(Reuters) – Justin Rose claimed his first European Tour title in over four years with a two shot triumph in the MasterCard Masters at Huntingdale Golf Club in Melbourne. The Englishman claimed the €170,353 (£115,359) first prize to move to fifth on the Order of Merit and 51st on the Official World Golf Ranking.
The 26 year old broke a drought which dated back to the 2002 Victor Chandler British Masters by posting a final round 73 to finish on 12 under-par 276, two ahead of fellow European Tour Member Richard Green and Green’s fellow Australian Greg Chalmers in the event co-sanctioned with the Australasian Tour.
“I cannot believe it's been four years,” said Rose, who became the first overseas winner of the title since Scotland's Colin Montgomerie in 2001 in this, the first year the tournament has featured fully on The European Tour International Schedule.
“It has been a big week confidence wise for me. I've had a few close calls this season but to win a tournament like this is great for my confidence,” added Rose who became the first sponsor’s invite to win since Kevin Stadler lifted the Johnnie Walker Classic in February.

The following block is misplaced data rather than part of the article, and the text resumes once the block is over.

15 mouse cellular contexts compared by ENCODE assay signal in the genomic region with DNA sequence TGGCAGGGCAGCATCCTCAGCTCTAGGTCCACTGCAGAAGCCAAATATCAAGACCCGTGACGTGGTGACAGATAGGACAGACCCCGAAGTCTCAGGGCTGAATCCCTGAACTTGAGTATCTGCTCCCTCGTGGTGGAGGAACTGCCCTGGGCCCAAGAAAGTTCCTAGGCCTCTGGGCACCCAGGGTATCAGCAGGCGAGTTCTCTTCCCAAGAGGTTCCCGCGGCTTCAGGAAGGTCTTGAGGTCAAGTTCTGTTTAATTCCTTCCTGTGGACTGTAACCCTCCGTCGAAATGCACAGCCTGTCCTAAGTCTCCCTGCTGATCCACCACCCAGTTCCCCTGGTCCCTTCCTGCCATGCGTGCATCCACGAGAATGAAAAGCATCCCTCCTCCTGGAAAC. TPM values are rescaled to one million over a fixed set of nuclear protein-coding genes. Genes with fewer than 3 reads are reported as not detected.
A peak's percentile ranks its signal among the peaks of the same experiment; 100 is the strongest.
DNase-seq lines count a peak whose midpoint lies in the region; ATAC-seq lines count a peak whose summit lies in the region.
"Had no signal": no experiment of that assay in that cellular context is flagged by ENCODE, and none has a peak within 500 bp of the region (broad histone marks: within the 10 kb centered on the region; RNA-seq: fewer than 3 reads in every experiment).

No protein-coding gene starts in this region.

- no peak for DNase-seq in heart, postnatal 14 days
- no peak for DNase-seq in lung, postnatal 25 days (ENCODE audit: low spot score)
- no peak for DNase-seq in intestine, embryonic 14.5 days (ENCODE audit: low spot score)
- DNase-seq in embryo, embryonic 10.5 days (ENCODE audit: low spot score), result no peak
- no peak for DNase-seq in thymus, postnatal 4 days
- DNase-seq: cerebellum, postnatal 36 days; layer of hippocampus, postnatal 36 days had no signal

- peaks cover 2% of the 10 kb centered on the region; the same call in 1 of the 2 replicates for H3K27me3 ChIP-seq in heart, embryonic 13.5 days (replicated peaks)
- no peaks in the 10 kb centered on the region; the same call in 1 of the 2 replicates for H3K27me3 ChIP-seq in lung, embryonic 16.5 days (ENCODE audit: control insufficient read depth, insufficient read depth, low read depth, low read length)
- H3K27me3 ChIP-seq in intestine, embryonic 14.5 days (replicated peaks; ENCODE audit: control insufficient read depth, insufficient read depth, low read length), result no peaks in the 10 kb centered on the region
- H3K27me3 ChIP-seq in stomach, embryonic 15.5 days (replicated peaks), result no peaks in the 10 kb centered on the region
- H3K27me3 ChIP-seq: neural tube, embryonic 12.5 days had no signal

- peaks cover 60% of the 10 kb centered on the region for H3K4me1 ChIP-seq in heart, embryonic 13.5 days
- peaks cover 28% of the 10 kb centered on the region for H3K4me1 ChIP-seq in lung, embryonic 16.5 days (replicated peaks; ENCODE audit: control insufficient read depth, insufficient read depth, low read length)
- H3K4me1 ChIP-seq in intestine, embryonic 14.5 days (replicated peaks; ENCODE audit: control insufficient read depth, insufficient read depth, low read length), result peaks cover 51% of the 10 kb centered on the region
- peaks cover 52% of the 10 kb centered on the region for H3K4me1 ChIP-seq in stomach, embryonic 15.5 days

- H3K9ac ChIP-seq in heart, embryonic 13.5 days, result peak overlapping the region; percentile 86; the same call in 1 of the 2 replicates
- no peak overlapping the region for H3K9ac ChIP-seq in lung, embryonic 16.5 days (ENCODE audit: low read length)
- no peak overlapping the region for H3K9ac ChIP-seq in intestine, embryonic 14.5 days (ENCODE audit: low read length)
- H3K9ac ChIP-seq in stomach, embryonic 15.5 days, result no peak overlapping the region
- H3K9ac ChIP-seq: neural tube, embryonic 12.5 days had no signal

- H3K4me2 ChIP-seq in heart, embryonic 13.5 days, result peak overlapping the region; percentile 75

Green and Chalmers finished on ten under par 278, one ahead of 21 year old Australian amateur Aaron Pike, who equalled the course record in the first round with 64 and who led at the halfway stage before eventually running out of steam.
Rose, who went into the final round with a two shot lead, reached the sixth quietly at one under for the day before apparent disaster struck at the long seventh in the shape of a triple bogey eight.
His tee shot found the sand and his second squirted off the face of the trap into an unplayable lie in the bushes. He chipped out before finding the back of the green and three-putting.
However, the Englishman showed great resilience to shake off the disappointment straight away with a birdie at the eighth before reaching the turn in one over par 37.
He was joined in the lead at 11 under par by Pike when the burly Australian holed his bunker shot for eagle three at the par five 14th, but crucial birdies at the 14th and 16th gave Rose breathing space.
He took an iron for safety at the 18th but found trouble on the right, but a brilliant recovery allowed Rose to par and secure his third European Tour title.
Green, the 2004 champion, had surged through the pack as the gusting wind and quickening greens made life difficult on the course in Melbourne's southern suburbs.
He fired a rare bogey-free 69 to set the clubhouse target as Rose and Pike battled for the advantage. Pike's eagle at the 14th brought him back into contention momentarily but he finished bogey-bogey, the latter after his 50-foot putt for birdie trickled into a greenside bunker.
Chalmers would have got closer to Rose but for his own nightmare at the par-four ninth, when he five putted -- four from less than six feet -- for triple bogey seven.